Friday, July 7, 2017

Book Review: Lifted

Lifted: Experiencing the Resurrection Life. Sam Alberry. 2010/2012. P&R. 142 pages. [Source: Borrowed]

First sentence: It was dark and raining and I was late.

If you're a believer, chances are that you believe in the resurrection. But I have a question for you, how often do you think about the resurrection? Do you think about it a couple of times a year? Like on Good Friday, Easter Sunday, or perhaps even a funeral? Sam Allberry invites you to think deeply about the resurrection and see how it changes everything about how you live your life day to day. The resurrection is not just a doctrine to be paraded out a couple of times a year. The resurrection is to be a lived doctrine. It should have an impact on your life.

The book has four chapters: "Assurance," "Transformation," "Hope" and "Missions." In the first chapter, readers learn that the resurrection assures us of who Jesus is and of what Jesus has done. In the second chapter, he talks about rebirth or new life. Because of the resurrection, we have received new life in Him and through Him. (2 Corinthians 5:17) In the third chapter, he distinguishes between Christian hope and worldly hope. Worldly hope is something we want, something we wish for. But there are no certainties, no guarantees, no true assurances that it will ever come to be. Christian hope is founded on something certain: God himself. "The Bible speaks of hope as something we have. It is about looking forward to something that is certain. There is no degree of risk or disappointment. It cannot be frustrated by anyone." When our lives are built upon hope--hope found in God himself--then our lives will reflect it. In the fourth chapter, he addresses an unpopular issue: God's future judgment or wrath. The resurrection, he argues, is proof that Jesus will return as judge. This judgment is good, righteous, and certain. Because of the resurrection, we have a mission--an ongoing mission--to share the gospel with anyone and everyone.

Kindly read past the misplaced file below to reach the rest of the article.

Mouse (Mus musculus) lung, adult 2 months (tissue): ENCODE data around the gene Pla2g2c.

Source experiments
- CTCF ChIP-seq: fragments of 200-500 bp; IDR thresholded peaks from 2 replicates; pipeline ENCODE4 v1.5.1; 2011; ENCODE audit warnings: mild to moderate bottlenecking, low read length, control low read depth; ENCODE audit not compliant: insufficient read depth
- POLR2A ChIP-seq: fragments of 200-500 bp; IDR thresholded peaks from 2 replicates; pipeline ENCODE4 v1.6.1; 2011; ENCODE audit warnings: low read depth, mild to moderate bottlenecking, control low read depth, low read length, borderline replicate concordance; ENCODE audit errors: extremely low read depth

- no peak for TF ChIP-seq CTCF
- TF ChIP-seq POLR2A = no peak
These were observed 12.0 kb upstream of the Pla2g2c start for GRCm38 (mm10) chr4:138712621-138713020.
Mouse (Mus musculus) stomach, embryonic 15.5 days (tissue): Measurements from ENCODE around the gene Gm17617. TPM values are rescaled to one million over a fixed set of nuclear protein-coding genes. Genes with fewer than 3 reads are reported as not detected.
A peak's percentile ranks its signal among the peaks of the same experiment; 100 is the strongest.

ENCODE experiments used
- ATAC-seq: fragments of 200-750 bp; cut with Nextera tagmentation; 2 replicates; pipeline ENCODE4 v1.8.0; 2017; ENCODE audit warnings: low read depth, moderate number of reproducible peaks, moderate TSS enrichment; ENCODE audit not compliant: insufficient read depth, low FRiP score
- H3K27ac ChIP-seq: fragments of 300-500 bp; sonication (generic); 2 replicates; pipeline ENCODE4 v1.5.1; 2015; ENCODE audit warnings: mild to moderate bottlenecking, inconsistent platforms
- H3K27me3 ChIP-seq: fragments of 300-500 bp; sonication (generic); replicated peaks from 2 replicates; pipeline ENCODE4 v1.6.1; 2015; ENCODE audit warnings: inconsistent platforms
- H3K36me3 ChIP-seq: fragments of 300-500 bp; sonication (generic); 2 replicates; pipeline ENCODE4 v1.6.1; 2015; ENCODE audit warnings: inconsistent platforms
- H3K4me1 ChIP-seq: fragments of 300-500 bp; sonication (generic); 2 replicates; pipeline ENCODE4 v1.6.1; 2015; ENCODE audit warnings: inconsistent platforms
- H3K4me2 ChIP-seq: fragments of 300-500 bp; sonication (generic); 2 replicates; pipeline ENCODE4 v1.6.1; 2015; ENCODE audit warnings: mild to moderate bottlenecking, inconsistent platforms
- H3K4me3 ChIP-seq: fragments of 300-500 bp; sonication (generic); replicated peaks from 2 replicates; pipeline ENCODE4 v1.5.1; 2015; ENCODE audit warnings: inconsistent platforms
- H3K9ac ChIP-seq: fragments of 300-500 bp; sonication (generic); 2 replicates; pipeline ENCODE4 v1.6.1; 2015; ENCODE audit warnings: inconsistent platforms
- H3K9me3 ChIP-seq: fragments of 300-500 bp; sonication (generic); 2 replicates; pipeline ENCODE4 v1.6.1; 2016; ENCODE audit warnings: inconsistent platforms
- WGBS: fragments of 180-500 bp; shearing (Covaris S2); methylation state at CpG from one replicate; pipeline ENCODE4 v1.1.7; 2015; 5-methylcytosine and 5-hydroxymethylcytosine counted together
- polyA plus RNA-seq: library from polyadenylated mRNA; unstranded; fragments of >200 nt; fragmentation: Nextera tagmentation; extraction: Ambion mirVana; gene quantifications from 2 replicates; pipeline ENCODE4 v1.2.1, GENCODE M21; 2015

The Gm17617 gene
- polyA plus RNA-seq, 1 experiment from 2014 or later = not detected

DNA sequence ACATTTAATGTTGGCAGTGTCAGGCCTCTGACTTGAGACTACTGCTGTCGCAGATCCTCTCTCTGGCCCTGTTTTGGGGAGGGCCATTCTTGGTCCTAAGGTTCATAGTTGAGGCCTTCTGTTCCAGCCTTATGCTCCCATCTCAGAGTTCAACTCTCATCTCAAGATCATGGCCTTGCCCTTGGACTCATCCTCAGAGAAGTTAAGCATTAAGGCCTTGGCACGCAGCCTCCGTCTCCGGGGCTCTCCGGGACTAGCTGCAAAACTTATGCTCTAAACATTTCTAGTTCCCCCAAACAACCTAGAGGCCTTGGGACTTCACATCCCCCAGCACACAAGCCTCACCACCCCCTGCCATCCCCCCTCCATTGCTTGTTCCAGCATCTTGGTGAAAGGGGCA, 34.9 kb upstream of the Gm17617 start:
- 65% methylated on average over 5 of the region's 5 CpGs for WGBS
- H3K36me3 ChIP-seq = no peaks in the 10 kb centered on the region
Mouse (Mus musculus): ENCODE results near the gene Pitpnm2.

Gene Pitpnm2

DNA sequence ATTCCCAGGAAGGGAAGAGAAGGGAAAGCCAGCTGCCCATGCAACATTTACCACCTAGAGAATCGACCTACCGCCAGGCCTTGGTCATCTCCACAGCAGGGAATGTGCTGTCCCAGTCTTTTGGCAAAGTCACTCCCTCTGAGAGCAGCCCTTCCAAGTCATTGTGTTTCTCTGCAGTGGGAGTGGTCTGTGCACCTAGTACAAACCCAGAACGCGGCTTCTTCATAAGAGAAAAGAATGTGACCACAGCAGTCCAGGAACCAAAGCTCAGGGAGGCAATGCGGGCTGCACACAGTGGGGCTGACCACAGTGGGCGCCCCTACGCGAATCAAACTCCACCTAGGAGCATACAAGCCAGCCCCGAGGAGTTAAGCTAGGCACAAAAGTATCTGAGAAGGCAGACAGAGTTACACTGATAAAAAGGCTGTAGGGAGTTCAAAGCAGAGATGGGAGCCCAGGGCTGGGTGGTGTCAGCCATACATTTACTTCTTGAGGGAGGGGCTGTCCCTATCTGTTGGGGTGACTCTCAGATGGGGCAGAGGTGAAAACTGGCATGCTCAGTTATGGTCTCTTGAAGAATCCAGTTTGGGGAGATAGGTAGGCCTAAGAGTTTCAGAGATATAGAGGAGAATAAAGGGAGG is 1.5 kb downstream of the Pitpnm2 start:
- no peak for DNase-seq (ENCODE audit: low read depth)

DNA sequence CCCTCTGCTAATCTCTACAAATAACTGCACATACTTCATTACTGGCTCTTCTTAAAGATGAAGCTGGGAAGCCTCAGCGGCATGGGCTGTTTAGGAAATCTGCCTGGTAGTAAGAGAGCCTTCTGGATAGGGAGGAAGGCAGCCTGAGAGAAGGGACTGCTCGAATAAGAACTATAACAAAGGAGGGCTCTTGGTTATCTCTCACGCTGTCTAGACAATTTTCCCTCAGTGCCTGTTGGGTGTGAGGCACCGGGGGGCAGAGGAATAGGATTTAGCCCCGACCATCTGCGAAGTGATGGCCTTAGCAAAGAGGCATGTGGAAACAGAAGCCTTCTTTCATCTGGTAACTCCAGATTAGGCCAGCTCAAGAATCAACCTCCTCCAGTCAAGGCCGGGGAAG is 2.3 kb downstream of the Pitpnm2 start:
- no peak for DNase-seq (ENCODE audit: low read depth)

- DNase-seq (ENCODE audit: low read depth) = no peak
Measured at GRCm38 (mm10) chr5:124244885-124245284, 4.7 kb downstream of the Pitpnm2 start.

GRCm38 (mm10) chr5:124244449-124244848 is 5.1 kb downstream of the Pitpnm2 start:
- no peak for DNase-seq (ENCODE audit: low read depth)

• The resurrection means that we can be assured of our salvation. It confirms two things: that Jesus is who he says he is, and that he's done all that he said he would. The Savior is vindicated in the face of all who rejected his claims. Salvation is assured in the face of all our doubts. (21)
  • What we need to see is this: the resurrection is the consequence and demonstration of our salvation because death is the consequence and demonstration of our sin. (36)
  • Sin is not deciding to break the rules, it's deciding to make the rules. (37)
  • Being raised with Christ should change our perspective. We need to see reality in the light of where we now are. Things are now different in resurrection life. We are not where we were, and we need to keep up with that. We need to set our hearts and minds on things above. Notice that it will take some determination on our part. It's not automatic. (60)
  • Whenever people begin a statement about God with, "I like to think of God as…' they are telling you a certain amount about themselves and nothing at all about God. Reality is not based on our likes and dislikes. (124)
  • For God not to judge us, and for our lives not to be held accountable, would mean that we didn't ultimately matter to him. So the fact that he will one day judge the world is actually a good thing. It means we have value and purpose. It means wrongdoing will not go unpunished. And since God knows all things, fairness and equity are guaranteed. There will be no injustice when this God makes his judgment. (126)
  • Mission is about attitude, not geography; what we're doing, not where we are; a particular priority, not a particular place. It is about an attitude that has come to terms with the resurrection of Jesus and what that means for the world. God has exalted him to be worshipped. He is confirmed as the Judge of all, and in his rising the day of judgment has been fixed and confirmed. People need to be reached with his gospel of forgiveness, hope, and new life. (136)

© Becky Laney of Operation Actually Read Bible

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